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Uncertainty on how fast source markets will recover and what will travellers want are the concerns that shape reassessments on demand trends for the tourism industry and will assist Barbados in developing strategies to help reimagine tourism and travel in the future.

Travel journalist, Doug Lansky, who is referred to as a ‘Tourism Development Thought Leader’, pointed this out during his presentation on Travel and Tourism

He was speaking on Day One of the ‘Re-Imagining Tourism in Barbados’ online consultation, being hosted by the Ministry of Tourism and International Transport, in collaboration with the Inter-American Development Bank. The consultation will end tomorrow, Wednesday, March 31. 

In his presentation, he sought to answer questions such as: What are the new determinants for travel; What role trends like personalisation, safety, digitisation, singularity, and the rise of travelling with a purpose play; What source markets and segments should be prioritised; What will be the importance of nature-based tourism and long stay visits; How will environmental sustainability and carbon footprint shape travellers’ choices?

Mr. Lansky stressed that COVID-19 had forced a change in business models, especially in tourism, and people are eager to travel again, but how and when they travel and what product offerings are available will help them to determine which tourism destinations they will visit.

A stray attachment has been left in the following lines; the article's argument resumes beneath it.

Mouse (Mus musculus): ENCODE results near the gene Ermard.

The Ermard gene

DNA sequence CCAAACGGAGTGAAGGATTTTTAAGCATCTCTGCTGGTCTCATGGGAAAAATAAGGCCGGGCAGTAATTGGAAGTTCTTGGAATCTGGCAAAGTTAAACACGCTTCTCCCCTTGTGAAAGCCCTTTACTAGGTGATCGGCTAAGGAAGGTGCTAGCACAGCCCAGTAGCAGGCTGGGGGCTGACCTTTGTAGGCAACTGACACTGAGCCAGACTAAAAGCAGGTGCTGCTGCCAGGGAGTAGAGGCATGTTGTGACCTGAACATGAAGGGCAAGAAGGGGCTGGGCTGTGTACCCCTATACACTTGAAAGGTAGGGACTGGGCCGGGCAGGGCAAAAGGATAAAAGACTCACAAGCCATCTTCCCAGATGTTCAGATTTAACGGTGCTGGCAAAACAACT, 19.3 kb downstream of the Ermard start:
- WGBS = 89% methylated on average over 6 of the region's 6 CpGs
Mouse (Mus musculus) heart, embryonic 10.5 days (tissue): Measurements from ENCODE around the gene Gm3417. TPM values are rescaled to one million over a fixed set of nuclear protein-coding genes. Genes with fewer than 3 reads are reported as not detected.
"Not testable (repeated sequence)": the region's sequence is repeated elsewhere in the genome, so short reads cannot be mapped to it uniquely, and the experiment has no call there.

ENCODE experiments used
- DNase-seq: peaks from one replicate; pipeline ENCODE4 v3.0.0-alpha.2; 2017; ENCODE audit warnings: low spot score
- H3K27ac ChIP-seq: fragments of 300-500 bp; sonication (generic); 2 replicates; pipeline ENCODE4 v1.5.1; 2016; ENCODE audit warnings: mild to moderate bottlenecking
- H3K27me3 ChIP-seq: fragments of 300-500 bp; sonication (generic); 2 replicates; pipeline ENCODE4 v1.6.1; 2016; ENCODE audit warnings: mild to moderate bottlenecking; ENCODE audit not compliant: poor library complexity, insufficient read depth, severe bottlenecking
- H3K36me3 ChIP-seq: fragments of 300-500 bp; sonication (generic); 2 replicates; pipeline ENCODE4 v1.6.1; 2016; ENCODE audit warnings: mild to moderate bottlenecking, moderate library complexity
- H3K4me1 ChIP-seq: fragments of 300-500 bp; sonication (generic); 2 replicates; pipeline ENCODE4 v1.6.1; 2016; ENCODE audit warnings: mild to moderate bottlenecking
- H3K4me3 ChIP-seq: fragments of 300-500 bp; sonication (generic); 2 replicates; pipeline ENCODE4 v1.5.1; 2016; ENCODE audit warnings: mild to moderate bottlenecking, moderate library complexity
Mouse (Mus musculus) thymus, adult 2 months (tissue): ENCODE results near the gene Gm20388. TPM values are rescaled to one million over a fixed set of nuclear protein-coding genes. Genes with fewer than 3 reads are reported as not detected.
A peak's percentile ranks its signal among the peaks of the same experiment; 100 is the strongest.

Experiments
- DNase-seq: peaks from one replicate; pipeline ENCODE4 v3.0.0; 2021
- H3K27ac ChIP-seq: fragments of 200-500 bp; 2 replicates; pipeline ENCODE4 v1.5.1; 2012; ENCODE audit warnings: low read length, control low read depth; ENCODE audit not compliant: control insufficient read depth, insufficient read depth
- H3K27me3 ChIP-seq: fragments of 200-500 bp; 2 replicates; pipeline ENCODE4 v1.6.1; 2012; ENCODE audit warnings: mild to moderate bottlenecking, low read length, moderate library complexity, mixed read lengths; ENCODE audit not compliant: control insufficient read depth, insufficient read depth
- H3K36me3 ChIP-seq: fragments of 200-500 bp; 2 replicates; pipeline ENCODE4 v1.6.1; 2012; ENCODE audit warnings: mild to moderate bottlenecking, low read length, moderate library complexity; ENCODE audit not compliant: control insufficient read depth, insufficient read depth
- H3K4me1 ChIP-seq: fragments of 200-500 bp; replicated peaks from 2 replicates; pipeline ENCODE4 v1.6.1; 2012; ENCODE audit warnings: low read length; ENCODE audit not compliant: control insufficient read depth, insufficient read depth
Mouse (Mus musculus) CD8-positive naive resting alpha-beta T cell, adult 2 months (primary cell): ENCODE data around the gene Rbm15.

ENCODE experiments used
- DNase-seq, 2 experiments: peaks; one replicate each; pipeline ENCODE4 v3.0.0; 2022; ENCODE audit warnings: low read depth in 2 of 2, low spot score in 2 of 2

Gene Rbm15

Therefore, he suggested devising smart, quality over quantity, innovative and creative new strategies that provide a holistic look at the products and services being offered.

Based on current trends, he noted some of the things that travellers want.  “They want fewer museums and more small groups and individual interesting experiences, that will allow them to spend their money doing something that gives them value in a unique and memorable experience at every price point, and a way to book these things online,” Mr. Lansky said.  

Speaking on the topic ‘overtourism’, he pointed out that more than ever before the world had come to recognise “that tourism doesn’t work where it solely depends on big crowds” and the way forward involves implementing smart strategies that help to increase the average daily spending of visitors.

The travel journalist highlighted some positive aspects already in place that are beneficial to managing tourism, which include social distancing protocols, e-Commerce, online bookings, and WiFetch and Hopscotch delivery services. 

Mr. Lansky commended Barbados for its implementation of its 12-Month Welcome Stamp Programme and encouraged the development of other smart policies, including one that addresses how to treat travellers who have been vaccinated or can show a positive test for antibodies. 

He concluded his presentation by stressing that “with enough smart strategies and experiences, there’s no reason Barbados can’t get the same or higher economic impact from the visitor economy with fewer visitors”.


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